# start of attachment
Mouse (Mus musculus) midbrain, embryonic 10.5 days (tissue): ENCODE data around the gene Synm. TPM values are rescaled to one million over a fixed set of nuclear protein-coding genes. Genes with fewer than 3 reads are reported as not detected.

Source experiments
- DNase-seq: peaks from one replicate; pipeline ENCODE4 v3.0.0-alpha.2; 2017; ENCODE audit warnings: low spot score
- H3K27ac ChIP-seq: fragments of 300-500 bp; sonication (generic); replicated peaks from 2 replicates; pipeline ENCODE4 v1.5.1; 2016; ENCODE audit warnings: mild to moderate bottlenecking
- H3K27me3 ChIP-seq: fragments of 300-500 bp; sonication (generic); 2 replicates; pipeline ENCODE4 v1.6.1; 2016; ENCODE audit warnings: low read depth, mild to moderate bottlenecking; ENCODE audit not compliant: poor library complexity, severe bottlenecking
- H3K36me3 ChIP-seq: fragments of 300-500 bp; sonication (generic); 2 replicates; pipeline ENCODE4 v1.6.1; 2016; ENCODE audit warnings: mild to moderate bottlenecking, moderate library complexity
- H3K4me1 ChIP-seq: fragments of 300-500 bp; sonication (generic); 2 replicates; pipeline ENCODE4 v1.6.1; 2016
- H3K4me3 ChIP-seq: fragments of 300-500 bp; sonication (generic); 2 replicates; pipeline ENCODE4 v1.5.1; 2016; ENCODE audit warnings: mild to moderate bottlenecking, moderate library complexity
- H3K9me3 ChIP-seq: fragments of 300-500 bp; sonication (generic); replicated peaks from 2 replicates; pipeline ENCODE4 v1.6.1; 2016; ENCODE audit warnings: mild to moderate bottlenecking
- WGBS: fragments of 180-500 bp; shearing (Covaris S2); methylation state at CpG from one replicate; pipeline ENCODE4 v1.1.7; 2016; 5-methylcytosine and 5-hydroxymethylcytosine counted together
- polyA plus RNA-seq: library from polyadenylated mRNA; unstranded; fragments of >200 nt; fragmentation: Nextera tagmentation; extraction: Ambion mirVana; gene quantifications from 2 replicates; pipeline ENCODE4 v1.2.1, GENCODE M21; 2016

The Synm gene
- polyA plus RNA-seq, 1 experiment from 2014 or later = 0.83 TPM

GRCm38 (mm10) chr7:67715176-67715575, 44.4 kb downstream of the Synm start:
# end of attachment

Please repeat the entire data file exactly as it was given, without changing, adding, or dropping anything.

Mouse (Mus musculus) midbrain, embryonic 10.5 days (tissue): ENCODE data around the gene Synm. TPM values are rescaled to one million over a fixed set of nuclear protein-coding genes. Genes with fewer than 3 reads are reported as not detected.

Source experiments
- DNase-seq: peaks from one replicate; pipeline ENCODE4 v3.0.0-alpha.2; 2017; ENCODE audit warnings: low spot score
- H3K27ac ChIP-seq: fragments of 300-500 bp; sonication (generic); replicated peaks from 2 replicates; pipeline ENCODE4 v1.5.1; 2016; ENCODE audit warnings: mild to moderate bottlenecking
- H3K27me3 ChIP-seq: fragments of 300-500 bp; sonication (generic); 2 replicates; pipeline ENCODE4 v1.6.1; 2016; ENCODE audit warnings: low read depth, mild to moderate bottlenecking; ENCODE audit not compliant: poor library complexity, severe bottlenecking
- H3K36me3 ChIP-seq: fragments of 300-500 bp; sonication (generic); 2 replicates; pipeline ENCODE4 v1.6.1; 2016; ENCODE audit warnings: mild to moderate bottlenecking, moderate library complexity
- H3K4me1 ChIP-seq: fragments of 300-500 bp; sonication (generic); 2 replicates; pipeline ENCODE4 v1.6.1; 2016
- H3K4me3 ChIP-seq: fragments of 300-500 bp; sonication (generic); 2 replicates; pipeline ENCODE4 v1.5.1; 2016; ENCODE audit warnings: mild to moderate bottlenecking, moderate library complexity
- H3K9me3 ChIP-seq: fragments of 300-500 bp; sonication (generic); replicated peaks from 2 replicates; pipeline ENCODE4 v1.6.1; 2016; ENCODE audit warnings: mild to moderate bottlenecking
- WGBS: fragments of 180-500 bp; shearing (Covaris S2); methylation state at CpG from one replicate; pipeline ENCODE4 v1.1.7; 2016; 5-methylcytosine and 5-hydroxymethylcytosine counted together
- polyA plus RNA-seq: library from polyadenylated mRNA; unstranded; fragments of >200 nt; fragmentation: Nextera tagmentation; extraction: Ambion mirVana; gene quantifications from 2 replicates; pipeline ENCODE4 v1.2.1, GENCODE M21; 2016

The Synm gene
- polyA plus RNA-seq, 1 experiment from 2014 or later = 0.83 TPM

GRCm38 (mm10) chr7:67715176-67715575, 44.4 kb downstream of the Synm start: